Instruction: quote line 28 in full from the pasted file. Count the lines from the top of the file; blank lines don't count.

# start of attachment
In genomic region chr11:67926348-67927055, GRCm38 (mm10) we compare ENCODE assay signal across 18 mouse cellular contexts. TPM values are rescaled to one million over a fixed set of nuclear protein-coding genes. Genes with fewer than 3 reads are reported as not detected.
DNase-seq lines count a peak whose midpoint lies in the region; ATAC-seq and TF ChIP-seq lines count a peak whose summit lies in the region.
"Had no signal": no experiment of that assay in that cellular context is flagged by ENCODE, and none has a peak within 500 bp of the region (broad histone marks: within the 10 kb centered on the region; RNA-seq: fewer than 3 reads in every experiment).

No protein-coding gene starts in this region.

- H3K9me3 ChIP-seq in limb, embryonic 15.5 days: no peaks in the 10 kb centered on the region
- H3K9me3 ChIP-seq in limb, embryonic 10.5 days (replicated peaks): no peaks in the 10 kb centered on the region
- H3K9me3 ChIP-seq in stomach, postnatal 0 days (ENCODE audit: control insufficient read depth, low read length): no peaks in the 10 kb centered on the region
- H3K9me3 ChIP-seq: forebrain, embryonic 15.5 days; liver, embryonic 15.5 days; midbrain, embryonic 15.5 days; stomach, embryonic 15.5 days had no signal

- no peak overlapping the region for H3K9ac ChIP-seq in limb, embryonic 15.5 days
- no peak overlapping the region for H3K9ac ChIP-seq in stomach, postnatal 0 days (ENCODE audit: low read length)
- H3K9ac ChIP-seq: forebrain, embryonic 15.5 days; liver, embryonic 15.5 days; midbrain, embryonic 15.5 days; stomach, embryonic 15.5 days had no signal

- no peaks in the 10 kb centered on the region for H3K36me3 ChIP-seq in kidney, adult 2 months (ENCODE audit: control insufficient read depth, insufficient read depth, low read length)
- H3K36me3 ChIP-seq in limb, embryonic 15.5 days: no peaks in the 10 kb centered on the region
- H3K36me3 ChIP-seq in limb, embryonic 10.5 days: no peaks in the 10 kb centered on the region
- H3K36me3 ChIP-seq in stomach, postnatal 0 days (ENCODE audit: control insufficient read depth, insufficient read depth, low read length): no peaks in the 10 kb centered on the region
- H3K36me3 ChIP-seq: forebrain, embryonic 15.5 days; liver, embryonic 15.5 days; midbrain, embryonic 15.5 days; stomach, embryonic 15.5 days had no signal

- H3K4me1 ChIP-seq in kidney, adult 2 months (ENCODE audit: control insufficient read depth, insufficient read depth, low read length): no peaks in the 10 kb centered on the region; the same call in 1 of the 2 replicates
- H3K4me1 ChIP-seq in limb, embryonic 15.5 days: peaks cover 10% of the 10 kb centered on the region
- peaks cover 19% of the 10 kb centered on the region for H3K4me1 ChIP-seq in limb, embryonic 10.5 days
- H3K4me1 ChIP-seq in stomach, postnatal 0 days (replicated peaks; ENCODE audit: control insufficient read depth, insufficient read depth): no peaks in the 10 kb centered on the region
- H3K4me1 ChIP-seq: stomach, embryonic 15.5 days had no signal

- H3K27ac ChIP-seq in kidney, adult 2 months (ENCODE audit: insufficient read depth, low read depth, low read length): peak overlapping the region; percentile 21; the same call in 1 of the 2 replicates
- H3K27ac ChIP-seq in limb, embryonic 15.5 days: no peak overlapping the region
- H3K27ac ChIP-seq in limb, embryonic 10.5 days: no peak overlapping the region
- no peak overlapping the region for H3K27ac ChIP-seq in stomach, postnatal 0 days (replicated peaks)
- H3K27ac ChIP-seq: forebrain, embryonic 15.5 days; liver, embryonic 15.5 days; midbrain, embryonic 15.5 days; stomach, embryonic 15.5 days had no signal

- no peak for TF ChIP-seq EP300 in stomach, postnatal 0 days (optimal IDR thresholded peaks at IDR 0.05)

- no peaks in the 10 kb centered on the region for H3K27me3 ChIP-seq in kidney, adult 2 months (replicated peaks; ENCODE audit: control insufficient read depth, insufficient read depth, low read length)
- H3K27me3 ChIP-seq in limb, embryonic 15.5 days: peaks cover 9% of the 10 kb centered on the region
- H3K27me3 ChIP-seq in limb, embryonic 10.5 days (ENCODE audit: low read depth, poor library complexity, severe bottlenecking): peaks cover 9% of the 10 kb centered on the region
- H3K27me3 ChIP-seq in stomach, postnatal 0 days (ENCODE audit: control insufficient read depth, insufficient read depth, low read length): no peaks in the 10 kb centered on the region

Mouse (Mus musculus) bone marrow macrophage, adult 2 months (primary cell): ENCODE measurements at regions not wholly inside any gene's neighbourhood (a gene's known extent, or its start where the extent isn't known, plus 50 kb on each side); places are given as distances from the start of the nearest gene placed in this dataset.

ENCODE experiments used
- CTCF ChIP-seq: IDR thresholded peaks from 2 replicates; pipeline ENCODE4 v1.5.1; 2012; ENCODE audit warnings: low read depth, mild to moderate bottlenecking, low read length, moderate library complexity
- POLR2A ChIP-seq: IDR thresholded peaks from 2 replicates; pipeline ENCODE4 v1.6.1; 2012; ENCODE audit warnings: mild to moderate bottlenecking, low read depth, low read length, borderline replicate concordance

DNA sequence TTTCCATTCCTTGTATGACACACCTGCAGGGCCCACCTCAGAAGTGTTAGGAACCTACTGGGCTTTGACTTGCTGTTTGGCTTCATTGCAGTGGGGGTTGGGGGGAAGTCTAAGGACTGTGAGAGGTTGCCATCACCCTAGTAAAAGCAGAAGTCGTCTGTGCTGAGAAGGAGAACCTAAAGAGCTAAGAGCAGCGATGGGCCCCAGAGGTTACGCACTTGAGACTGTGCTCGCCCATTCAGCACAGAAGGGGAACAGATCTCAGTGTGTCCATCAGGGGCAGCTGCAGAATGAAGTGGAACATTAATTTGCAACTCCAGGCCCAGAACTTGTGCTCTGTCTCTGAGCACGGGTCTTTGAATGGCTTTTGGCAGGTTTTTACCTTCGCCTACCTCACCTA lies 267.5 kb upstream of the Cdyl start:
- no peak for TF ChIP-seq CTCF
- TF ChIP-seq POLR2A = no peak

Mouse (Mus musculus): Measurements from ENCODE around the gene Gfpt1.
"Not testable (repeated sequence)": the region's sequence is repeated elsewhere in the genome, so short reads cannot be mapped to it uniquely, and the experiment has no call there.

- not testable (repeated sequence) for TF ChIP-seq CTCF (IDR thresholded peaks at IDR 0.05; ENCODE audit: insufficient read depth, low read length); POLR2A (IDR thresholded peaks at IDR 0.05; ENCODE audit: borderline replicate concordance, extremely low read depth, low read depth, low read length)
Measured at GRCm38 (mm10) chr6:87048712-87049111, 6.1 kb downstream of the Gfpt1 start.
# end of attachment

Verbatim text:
- no peaks in the 10 kb centered on the region for H3K27me3 ChIP-seq in kidney, adult 2 months (replicated peaks; ENCODE audit: control insufficient read depth, insufficient read depth, low read length)